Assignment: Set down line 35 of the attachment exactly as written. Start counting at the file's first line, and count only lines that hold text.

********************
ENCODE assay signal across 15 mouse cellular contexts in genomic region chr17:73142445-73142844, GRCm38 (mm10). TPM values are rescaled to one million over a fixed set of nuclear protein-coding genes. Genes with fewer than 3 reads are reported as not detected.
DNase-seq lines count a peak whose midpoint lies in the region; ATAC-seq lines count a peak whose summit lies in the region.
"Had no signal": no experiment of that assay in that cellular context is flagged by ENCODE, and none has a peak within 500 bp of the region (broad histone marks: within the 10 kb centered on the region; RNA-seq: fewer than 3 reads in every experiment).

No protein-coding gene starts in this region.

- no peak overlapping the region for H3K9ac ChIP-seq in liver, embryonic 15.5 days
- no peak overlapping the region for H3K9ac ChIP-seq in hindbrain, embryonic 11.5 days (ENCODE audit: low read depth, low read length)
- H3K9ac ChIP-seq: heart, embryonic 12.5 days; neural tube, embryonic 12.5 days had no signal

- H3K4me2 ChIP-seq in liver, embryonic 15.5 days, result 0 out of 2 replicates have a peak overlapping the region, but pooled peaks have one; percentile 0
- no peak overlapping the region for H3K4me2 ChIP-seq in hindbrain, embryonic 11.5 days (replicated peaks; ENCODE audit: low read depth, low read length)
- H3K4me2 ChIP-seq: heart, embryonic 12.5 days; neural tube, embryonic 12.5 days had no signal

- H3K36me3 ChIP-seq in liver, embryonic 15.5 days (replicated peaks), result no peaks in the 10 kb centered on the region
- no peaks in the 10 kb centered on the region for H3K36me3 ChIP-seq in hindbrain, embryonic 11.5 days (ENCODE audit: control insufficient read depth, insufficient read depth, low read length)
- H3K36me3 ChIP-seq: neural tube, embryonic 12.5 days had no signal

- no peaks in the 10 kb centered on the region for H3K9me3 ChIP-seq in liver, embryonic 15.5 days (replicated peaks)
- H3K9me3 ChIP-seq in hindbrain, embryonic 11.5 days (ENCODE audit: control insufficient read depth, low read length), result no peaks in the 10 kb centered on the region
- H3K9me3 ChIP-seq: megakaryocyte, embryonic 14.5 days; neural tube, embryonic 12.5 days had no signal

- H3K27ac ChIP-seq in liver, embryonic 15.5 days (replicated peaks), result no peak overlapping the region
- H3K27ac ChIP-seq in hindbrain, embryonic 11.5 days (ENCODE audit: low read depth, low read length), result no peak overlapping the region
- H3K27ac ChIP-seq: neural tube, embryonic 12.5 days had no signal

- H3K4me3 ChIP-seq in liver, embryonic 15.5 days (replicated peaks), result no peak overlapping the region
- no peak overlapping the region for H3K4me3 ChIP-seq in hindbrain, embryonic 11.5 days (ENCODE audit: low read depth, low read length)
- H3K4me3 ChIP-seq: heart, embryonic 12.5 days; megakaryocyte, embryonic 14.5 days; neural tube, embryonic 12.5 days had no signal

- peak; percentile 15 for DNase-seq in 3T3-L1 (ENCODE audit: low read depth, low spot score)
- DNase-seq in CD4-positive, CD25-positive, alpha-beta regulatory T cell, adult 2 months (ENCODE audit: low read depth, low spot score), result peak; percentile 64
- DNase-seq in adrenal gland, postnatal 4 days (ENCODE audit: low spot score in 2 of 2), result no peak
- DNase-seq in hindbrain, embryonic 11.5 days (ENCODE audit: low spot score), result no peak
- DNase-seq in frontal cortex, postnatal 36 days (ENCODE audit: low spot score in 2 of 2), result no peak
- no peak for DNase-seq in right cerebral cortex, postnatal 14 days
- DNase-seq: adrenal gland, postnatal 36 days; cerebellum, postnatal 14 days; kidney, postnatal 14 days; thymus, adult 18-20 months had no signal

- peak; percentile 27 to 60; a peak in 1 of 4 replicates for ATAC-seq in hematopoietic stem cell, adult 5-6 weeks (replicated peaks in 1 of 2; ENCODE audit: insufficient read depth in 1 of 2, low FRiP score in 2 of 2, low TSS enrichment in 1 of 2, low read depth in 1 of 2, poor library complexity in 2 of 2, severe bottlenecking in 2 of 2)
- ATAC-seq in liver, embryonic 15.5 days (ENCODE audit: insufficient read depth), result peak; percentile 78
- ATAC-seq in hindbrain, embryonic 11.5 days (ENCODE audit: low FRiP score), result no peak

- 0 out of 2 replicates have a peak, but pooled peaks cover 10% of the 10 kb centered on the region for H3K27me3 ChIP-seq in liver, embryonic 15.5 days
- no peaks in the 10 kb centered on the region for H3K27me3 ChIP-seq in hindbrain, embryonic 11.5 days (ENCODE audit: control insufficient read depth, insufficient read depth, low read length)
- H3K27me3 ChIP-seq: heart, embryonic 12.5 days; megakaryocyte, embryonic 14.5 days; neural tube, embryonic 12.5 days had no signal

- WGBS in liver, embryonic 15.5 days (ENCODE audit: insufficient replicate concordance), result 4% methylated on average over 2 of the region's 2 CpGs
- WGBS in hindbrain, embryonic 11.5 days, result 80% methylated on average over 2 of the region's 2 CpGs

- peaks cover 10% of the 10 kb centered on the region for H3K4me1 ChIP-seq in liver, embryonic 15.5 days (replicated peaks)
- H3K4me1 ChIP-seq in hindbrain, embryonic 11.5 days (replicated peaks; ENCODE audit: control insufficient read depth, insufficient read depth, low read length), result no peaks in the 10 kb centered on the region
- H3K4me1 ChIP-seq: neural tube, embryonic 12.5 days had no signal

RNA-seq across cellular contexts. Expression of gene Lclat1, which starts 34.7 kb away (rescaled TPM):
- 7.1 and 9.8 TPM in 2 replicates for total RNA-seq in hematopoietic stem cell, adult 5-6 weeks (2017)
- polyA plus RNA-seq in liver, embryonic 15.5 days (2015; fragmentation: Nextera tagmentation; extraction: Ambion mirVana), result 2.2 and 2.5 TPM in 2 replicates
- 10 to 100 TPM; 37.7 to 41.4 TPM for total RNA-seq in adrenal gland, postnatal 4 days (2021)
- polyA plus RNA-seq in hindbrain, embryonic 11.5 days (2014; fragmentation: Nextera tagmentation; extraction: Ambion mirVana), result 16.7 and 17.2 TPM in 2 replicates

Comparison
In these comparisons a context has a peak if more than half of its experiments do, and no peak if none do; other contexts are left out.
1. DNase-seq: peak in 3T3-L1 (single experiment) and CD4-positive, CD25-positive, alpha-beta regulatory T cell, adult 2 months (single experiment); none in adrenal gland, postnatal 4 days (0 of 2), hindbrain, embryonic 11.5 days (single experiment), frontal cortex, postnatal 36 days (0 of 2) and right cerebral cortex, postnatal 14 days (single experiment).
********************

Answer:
- H3K27me3 ChIP-seq: heart, embryonic 12.5 days; megakaryocyte, embryonic 14.5 days; neural tube, embryonic 12.5 days had no signal